Yours Respectfully,
M.R. Buttery

Watson's Jeffersonian Magazine -
Page 522   1911

I have traveled horse-back before, during and since the Civil War, in the counties where these people live, and have seen them in their cabin homes.... In my boyhood days they were called Portuguese. The word Mulangeon is comparatively modern as to its general use. As a rule they did not go into either army; did not wish to. They preferred agriculture; happy in their mountain cabins. The extract from McKinney's speech is garbled. He truly said the language of the disfranchising clause included these people because it embraced "all free persons of color" but notwithstanding that the majority of them always voted because their neighbors did not regard them as negroes or as having negro blood in their veins. I believe there was some mixture of these Portuguese with the Cherokee Indians, but not with negroes.

John Bell Brownlow

 American Notes and Queries - 
Edited by William Shepard Walsh, Henry Collins Walsh, 
William H. Garrison, Samuel R. Harris 


March 21, 1891 -- In The Arena for March 1891, there is an entertaining and valuable account, written by W. A. Dromgoole, about the Malungeons, an outcast race of people living in the mountains of East Tennessee.  In 1834, by the Act of the Constitutional Convention, the right of suffrage was denied them, but it has since been restored.  The Malungeons claim to have been originally Portuguese (in the Portuguese language, malandrim means an outcast, a vagabond). Their principal stronghold at present is on Newman's Ridge in Hancock county.  They are not negroes, for their hair is straight, their complexion is reddish brown. The pure Malungeons are sometimes called Ridgemanites; those who have white or negro blood are called Blackwaters.  Many persons believe, with some show of reason, that the Malungeons have an admixture of Cherokee blood.

Atlanta Constitution

July 21, 1901


North Carolina's Croatans, who claim to be descendants pf Raleigh's lost colony are not the only peculiar people among the red inhabitants of these United States. The claim is not new it has been more or less exploited these thirty years, along with that of the still more curious Melungeons of East Tennessee.  Their name, said to come from the French melange, a mixture, must be pre-eminently fit, since they show racial characteristics of the Cherokees, the negroes, the Portugese, and the plain, ordinary poor whites.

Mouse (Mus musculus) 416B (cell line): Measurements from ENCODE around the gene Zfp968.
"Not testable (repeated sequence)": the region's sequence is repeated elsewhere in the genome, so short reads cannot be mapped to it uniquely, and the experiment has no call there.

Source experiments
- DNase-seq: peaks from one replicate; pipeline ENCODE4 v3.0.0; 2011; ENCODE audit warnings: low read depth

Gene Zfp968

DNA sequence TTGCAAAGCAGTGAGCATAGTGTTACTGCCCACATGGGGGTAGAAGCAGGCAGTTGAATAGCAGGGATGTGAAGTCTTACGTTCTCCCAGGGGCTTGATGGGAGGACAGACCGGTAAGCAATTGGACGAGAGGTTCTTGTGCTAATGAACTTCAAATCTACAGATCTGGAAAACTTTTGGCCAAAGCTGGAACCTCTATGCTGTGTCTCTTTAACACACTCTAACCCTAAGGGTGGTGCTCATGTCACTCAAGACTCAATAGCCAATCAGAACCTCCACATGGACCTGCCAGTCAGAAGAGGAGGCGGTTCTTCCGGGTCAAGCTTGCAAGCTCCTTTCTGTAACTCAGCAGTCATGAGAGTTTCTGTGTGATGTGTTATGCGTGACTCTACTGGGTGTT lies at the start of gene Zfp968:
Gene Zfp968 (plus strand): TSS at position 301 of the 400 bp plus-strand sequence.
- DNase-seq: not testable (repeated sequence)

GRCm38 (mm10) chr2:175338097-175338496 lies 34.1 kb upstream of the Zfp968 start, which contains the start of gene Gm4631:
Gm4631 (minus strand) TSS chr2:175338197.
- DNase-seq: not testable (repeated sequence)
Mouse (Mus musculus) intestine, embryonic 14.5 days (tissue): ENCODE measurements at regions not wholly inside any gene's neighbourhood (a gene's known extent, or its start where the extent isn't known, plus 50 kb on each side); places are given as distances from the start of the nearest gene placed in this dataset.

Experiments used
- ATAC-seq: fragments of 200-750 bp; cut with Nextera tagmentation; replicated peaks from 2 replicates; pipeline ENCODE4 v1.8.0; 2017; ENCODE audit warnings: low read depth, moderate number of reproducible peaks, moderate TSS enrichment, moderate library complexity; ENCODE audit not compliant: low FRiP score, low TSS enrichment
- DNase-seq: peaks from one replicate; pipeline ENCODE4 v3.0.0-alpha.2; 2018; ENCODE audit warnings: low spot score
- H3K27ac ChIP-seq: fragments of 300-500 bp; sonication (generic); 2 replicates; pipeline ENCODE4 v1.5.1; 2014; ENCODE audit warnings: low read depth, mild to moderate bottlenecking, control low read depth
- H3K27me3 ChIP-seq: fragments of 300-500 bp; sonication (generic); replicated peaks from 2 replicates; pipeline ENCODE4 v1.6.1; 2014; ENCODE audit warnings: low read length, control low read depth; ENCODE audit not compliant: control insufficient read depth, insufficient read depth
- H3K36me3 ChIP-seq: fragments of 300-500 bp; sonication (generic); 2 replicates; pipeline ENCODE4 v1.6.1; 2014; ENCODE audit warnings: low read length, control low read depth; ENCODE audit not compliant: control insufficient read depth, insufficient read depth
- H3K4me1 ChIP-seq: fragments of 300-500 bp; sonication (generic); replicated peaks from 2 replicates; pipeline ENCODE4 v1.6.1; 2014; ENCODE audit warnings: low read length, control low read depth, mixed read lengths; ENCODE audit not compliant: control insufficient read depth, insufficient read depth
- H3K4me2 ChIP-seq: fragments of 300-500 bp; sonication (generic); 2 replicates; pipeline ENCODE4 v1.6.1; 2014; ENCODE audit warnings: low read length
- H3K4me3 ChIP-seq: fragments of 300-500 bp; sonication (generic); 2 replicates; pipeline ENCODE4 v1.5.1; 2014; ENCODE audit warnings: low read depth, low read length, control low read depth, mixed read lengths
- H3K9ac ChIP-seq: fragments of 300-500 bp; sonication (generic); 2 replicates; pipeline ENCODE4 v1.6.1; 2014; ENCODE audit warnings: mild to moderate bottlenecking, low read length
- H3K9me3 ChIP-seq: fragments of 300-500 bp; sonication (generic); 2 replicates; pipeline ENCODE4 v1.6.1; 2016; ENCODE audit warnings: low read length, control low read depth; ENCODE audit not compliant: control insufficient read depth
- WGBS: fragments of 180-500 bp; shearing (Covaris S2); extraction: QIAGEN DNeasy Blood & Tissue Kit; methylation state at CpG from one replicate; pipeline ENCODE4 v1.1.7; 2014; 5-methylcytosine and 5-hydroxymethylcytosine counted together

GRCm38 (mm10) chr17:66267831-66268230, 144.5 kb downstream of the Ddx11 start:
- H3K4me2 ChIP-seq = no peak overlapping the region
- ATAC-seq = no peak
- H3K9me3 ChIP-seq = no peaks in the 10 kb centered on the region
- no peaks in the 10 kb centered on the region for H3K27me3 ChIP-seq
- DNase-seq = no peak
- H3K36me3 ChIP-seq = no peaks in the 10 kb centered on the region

NOVEMBER 24, 1900

The Malungeons number about 150.  They are the last of a once numerous and powerful race older than Tennessee itself.  A tradition among them is that they are descendants of a colony of Portuguese who amalgamated with the Cherokee Indians hundreds of years ago.  Another legend is that they are descendants of the lost colony of Roanoke and the redskins.  The lost colony of Roanoke was composed of English settlers, who made their home on the eastern shore of Virginia.  The Malungeons are thrifty farmers and honest and upright as a rule.  They are brown-skinned and black-haired and have regular features.

Paper: Dallas Morning News
Peculiar Peoples In America
By Frederic J. Haskins

Date: June 23, 1907
On Newman's ridge in Hancock County, Tennessee, overlooking the beautiful Clinch River Valley, lives one of the most mysterious people in America.  Through their Anglo-Saxon neighbors or through writers of romance the name "Malungeon" has been given them, a name that the better element resents.  They resemble in feature the Cherokee Indians, and yet have a strong, Caucasian cast of countenance that makes their claim to Portuguese descent seem probable.  They came, so a legend runs, of a bard of Portuguese pirates, who long yeas ago were wrecked on an unknown coast, became adopted into an Indian tribe and were part of the Cherokees who two or three centuries later refused to go West and live on the reservation that a kindly Government offered when it needed their Eastern lands.